By Ronald Meisburg and Michael Lebowich
Since 2011, the National Labor Relations Board has been fighting to require employers to post a notice containing rights protected under the National Labor Relations Act. This effort faced strenuous objection from employers who argued that the poster was one-sided, that the NLRB (unlike some other agencies) did not have authority under the law to issue a regulation requiring employers to post anything, and that the tools fashioned by the NLRB’s regulation to enforce the posting requirement were beyond the NLRB’s authority.
The matter was litigated in two federal courts, and eventually both the D.C Circuit and Fourth Circuit ruled against the board. This week the NLRB finally announced its decision not to seek Supreme Court review.
The NLRB’s decision was not unexpected. The likelihood of review being granted was small, and even if the Supreme Court had granted review, the NLRB would have faced the risk of a losing decision containing language even further restricting the NLRB’s rulemaking authority.
The announcement was important for employers as it ends the NLRB’s efforts and makes it clear that there is no obligation to display the poster, and that anyone that has previously done so can take it down now without concern.
The board, however, is not giving up its efforts on employee outreach. In the press release announcing the decision, the NLRB simultaneously promoted the fact that it would continue to pursue a number of policies to raise its profile among workers, including keeping the poster on its website, making it available to employers who wish to display it voluntarily, releasing its new smart phone app, and continuing a special section of its website devoted to the rights of unorganized workers.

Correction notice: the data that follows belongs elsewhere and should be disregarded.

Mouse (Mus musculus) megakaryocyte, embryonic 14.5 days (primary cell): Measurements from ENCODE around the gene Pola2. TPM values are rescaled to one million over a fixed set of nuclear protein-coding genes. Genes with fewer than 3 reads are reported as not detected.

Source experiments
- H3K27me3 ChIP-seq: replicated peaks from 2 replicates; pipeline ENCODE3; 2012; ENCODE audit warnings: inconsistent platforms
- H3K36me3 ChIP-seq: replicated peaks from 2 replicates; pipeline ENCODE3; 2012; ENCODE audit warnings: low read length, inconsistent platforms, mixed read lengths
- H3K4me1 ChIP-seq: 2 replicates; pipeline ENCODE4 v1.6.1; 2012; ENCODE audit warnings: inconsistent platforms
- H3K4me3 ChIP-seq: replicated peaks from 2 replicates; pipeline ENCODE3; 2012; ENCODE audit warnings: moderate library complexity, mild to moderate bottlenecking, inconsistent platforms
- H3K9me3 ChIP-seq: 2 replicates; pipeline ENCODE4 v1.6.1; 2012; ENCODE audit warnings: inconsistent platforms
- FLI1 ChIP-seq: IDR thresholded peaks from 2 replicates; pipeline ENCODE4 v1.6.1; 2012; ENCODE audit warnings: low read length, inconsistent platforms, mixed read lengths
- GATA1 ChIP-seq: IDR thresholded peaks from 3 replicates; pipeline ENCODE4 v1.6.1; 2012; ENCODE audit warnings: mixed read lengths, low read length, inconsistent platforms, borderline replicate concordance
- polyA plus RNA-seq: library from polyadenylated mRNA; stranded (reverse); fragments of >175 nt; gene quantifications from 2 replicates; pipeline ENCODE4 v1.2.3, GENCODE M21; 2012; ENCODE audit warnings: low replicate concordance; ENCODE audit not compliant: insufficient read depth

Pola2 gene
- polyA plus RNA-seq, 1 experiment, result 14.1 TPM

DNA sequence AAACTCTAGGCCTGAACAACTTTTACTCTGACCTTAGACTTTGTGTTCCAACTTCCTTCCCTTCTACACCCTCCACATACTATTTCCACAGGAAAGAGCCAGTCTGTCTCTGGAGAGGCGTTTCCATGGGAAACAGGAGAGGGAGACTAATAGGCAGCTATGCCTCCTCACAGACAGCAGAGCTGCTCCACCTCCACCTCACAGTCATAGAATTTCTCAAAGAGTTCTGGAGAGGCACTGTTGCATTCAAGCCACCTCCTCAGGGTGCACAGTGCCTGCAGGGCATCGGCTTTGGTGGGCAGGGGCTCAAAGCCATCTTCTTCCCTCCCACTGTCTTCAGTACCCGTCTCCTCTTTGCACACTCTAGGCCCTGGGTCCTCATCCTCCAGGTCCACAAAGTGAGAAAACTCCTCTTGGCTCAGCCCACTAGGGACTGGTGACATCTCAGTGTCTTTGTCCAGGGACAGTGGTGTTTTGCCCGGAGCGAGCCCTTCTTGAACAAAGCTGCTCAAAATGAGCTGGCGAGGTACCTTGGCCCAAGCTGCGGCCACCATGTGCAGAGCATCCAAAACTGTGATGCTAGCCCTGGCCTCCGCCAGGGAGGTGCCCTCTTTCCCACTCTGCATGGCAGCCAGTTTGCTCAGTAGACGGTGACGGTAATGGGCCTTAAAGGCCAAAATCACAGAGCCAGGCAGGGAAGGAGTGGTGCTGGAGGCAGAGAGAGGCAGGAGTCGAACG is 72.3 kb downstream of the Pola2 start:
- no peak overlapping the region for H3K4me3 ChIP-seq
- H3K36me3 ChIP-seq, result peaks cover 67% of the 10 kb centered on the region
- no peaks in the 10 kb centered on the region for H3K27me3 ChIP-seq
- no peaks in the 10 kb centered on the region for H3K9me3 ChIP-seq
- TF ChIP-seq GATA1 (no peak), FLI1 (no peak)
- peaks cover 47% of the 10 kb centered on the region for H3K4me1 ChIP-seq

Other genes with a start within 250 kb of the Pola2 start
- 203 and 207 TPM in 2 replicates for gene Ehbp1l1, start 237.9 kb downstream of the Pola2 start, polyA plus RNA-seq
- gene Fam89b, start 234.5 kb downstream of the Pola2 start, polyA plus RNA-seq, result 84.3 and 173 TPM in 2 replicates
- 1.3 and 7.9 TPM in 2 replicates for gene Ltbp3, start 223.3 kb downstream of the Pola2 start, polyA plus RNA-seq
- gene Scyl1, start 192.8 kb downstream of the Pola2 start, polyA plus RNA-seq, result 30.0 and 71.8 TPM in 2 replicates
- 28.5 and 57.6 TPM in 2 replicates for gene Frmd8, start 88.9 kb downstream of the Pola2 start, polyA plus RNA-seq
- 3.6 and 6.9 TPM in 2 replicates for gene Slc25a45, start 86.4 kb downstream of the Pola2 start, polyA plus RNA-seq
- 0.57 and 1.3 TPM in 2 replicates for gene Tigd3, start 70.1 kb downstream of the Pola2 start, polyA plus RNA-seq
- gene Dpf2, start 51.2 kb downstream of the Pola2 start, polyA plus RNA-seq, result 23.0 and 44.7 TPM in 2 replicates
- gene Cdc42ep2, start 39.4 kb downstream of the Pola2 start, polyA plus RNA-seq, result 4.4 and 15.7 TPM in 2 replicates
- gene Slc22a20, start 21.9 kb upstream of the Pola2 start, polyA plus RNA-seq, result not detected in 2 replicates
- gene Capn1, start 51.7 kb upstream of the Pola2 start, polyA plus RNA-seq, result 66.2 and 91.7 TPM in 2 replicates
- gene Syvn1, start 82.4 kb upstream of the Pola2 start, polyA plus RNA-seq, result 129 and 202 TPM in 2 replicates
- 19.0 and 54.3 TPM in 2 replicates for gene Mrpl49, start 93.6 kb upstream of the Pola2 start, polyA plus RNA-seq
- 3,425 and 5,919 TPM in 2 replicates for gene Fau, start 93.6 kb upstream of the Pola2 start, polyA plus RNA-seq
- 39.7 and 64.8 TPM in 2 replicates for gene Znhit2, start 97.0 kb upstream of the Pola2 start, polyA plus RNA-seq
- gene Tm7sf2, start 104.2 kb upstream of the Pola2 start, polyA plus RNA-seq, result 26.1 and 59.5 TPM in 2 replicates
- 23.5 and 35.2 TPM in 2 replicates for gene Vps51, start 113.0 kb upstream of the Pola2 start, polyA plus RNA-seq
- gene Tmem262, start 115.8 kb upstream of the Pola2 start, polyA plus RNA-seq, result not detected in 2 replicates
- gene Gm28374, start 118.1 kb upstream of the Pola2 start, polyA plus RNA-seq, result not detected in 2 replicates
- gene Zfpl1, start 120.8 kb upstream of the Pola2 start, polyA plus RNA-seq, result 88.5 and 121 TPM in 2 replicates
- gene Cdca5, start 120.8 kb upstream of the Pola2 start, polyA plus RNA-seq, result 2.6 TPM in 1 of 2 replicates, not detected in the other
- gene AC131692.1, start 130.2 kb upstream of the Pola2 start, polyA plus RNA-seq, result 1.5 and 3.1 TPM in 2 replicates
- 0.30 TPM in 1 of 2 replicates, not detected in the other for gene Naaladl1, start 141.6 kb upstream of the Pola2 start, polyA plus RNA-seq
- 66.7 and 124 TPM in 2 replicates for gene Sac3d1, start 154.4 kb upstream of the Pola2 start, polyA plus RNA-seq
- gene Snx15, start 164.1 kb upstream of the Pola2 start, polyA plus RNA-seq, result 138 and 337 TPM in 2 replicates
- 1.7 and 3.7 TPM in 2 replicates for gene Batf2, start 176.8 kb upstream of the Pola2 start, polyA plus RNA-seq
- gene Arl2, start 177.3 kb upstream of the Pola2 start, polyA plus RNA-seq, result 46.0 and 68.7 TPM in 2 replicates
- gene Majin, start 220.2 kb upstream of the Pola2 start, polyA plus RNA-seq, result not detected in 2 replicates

The NLRB also continues to engage in traditional outreach activities, a program that has been followed by several NLRB general counsels. This type of outreach consists mostly of presentations to interested groups, whether they are affiliated with employers or unions, as well as other civic groups and educational institutions.
This traditional outreach has been well-received in most quarters and does not carry with it any legal obligations or threat of sanctions. Rather, it is completely voluntary on the part of any group wishing to host an NLRB speaker. For the past few years the agency averaged over 500 outreach activities each year.
So, while the poster may be dead, the board’s outreach efforts continue, both high-tech and low-tech.
Once last important point: Even though there is no NLRB rights posting requirement, a different poster rule still applies for employers who are government contractors. Several years ago, theDepartment of Labor issued its own rules, stating that employers who are government contractors must display a similar poster containing NLRA rights. This remains the law (at least for the time being), so if you are a government contractor, the Labor Department poster must be displayed in accordance with the DOL's regulations.
Ronald Meisburg is a Washington, D.C.-based lawyer and co-head of management-side law firm Proskauer’s Labor-Management Relations Group. Michael Lebowich is a New York-based partner and co-head of Proskauer’s Labor-Management Relations Group.